Child Protection, or to use a more contemporary term 'Safeguarding' is the system of ensuring children and young people are safe and secure. For some time, when people thought of Safeguarding, it was in the context of child sexual abuse. Modern educators, however, now know that protecting our children covers a far wider remit. WHO defines it as Child abuse or maltreatment constitutes all forms of physical and/or emotional ill-treatment, sexual abuse, neglect or negligent treatment or commercial or other exploitation, resulting in actual or potential harm to the child’s health, survival, development or dignity in the context of responsibility, trust or power.
The Constitution of India guarantees children equal rights and equality before the law. The States are mandated to make laws that specifically promote the rights and welfare of children. For legal statutory requirements, schools should be familiar with the state and local policies to ensure they are legally compliant.
Whilst all schools should be adhering to the State Government requirements in terms of committees and reporting, what does the implementation of safeguarding look like in practice? Whilst there are some clear commonalities across age groups or whether the school is Day or boarding, there are nuances of practice. What counts is that everyone from support staff to promoters understands how to keep children safe.
A common focus when talking to children about being safe is around what has been referred to as ‘Stranger Danger.' Yet statistics show that a child is more likely to experience abuse from an adult known to them. Similarly, the idea that abuse is not instigated by someone from a ‘good family’ or who is of ‘good standing’ in the local community is a misnomer. Young children are especially vulnerable as they develop their communication skills alongside their dependence on adults for help with daily tasks.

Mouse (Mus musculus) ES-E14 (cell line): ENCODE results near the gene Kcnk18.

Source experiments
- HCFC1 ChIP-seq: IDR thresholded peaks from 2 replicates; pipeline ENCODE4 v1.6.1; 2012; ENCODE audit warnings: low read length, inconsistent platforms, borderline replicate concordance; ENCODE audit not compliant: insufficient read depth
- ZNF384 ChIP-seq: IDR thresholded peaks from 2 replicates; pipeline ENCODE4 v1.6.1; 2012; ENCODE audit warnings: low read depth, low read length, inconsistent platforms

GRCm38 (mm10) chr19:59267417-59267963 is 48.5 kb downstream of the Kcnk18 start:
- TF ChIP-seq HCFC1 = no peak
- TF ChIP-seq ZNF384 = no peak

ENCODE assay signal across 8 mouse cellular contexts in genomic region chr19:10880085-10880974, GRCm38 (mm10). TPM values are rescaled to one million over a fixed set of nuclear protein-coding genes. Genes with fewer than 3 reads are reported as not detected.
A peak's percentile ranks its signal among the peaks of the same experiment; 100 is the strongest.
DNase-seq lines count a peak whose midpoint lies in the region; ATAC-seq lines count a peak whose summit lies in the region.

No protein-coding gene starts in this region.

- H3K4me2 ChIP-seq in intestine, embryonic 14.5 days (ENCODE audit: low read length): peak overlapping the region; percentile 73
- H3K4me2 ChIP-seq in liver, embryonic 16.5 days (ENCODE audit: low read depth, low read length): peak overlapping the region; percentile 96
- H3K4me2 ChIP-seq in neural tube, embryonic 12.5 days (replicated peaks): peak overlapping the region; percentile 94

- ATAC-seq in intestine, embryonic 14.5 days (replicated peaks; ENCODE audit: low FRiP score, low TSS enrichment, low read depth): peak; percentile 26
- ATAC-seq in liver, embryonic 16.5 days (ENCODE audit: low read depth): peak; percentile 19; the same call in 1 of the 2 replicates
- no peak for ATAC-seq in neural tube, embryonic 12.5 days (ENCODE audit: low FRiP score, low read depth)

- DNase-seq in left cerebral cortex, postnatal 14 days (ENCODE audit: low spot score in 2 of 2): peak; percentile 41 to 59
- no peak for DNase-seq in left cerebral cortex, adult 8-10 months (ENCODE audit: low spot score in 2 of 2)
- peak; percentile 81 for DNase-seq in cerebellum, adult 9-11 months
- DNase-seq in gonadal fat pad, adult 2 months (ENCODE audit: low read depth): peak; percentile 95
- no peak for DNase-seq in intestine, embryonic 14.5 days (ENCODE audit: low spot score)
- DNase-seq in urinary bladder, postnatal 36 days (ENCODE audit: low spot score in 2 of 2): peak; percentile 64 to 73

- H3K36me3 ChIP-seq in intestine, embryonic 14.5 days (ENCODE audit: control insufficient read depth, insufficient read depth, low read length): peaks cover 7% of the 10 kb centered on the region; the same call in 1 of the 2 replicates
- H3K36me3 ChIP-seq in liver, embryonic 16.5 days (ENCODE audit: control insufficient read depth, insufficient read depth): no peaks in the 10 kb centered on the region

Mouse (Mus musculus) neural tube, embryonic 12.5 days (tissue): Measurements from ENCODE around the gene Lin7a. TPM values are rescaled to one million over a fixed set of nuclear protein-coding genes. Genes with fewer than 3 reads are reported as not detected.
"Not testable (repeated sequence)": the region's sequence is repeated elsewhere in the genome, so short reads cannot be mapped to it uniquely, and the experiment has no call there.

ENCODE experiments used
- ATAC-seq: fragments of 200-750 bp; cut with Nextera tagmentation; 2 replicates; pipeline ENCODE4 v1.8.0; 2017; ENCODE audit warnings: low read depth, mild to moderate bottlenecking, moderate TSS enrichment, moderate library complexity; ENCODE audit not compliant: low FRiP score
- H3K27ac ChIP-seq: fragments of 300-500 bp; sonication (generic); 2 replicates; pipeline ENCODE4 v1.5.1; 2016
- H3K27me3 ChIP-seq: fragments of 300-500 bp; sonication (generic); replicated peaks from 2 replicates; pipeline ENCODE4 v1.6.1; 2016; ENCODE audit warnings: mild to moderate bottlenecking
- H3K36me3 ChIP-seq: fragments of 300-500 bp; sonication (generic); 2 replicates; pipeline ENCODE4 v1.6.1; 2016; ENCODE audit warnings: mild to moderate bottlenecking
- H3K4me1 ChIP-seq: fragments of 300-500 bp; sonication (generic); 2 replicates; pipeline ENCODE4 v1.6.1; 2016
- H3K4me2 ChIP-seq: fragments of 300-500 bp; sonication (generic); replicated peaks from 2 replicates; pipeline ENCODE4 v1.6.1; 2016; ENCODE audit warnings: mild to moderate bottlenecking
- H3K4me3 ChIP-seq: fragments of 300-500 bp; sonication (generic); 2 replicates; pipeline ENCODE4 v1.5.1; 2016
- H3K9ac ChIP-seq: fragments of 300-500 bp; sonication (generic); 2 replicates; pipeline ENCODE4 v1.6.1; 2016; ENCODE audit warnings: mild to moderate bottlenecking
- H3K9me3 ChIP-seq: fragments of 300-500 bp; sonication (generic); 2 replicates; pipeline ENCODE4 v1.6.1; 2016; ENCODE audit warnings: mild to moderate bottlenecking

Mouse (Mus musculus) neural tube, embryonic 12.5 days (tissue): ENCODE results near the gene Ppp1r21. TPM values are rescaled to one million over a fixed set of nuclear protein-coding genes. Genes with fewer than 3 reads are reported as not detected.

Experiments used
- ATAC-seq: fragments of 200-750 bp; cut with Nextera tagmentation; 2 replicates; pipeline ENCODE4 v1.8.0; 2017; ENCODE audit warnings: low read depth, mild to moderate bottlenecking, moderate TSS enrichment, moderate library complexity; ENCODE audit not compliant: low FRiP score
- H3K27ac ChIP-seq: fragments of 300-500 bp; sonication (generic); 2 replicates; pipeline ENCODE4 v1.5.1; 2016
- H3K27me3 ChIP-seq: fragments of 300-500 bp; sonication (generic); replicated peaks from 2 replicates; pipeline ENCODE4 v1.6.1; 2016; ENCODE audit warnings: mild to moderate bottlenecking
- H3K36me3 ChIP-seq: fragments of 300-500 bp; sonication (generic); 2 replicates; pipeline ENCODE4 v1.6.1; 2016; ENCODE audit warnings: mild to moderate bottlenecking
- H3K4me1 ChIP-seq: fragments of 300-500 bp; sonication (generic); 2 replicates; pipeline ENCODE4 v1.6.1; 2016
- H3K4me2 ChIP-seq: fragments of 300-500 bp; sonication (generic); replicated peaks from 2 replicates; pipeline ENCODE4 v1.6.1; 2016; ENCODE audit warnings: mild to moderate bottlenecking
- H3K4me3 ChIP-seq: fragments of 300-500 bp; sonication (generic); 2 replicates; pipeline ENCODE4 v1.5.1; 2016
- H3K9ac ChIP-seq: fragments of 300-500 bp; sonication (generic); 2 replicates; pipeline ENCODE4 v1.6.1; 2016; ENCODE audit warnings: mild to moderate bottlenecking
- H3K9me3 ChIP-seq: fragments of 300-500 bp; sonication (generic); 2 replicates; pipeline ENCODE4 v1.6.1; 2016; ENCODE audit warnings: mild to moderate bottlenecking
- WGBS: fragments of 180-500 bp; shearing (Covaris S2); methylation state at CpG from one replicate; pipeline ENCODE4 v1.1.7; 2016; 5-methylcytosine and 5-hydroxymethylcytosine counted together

One key area to focus on in the case of young children is consent. The doyenne of Early Childhood Education, Dr. Swati Popat Vats, says, "Teach children about consent, tell them that from the ayah (nanny) helping them in the washroom to the doctor, everyone needs their consent before touching them. Talk about consent every day. Teachers must practice consent, too – when taking or putting something on the body of the child, like removing a lanyard the child is wearing or putting a crown on the child's head, take consent! It teaches children that my body is not ‘public property.'"
Abusers can also exploit young children's often affectionate nature, and so, Swati advises, "Children thrive on touch – it stimulates brain development. Educate children about the four parts of their body that no one can touch – the lips, the chest, the buttocks and the part between their legs." Key within this, she says, is to ensure that in multi-lingual Indian classrooms, these words are taught both in their mother tongue and in English.
As children progress throughout their education, their capacity to communicate develops, but with it also comes other challenges for educators to provide that safe environment. Priya Dixit, Head of School at Akshar Arbol International School in Chennai, sees the need for children to be able to identify a ‘safe adult’ to talk to and that could be any adult within the school environs. She says, "Openness and approachability are important. Often, children become less inclined to speak to their parents as puberty begins, our role is to be that backup that if a young person won’t confide in their parents, they will be willing to disclose something to an adult they trust in school." Such relationships do not happen overnight and AAIS spends a huge amount of time training their staff to provide this nurturing atmosphere, along with sensitising staff to have as Priya puts it, “Eyes and ears everywhere, they need to anticipate and be prepared.” This ethos should be there from your gate staff to the Principal.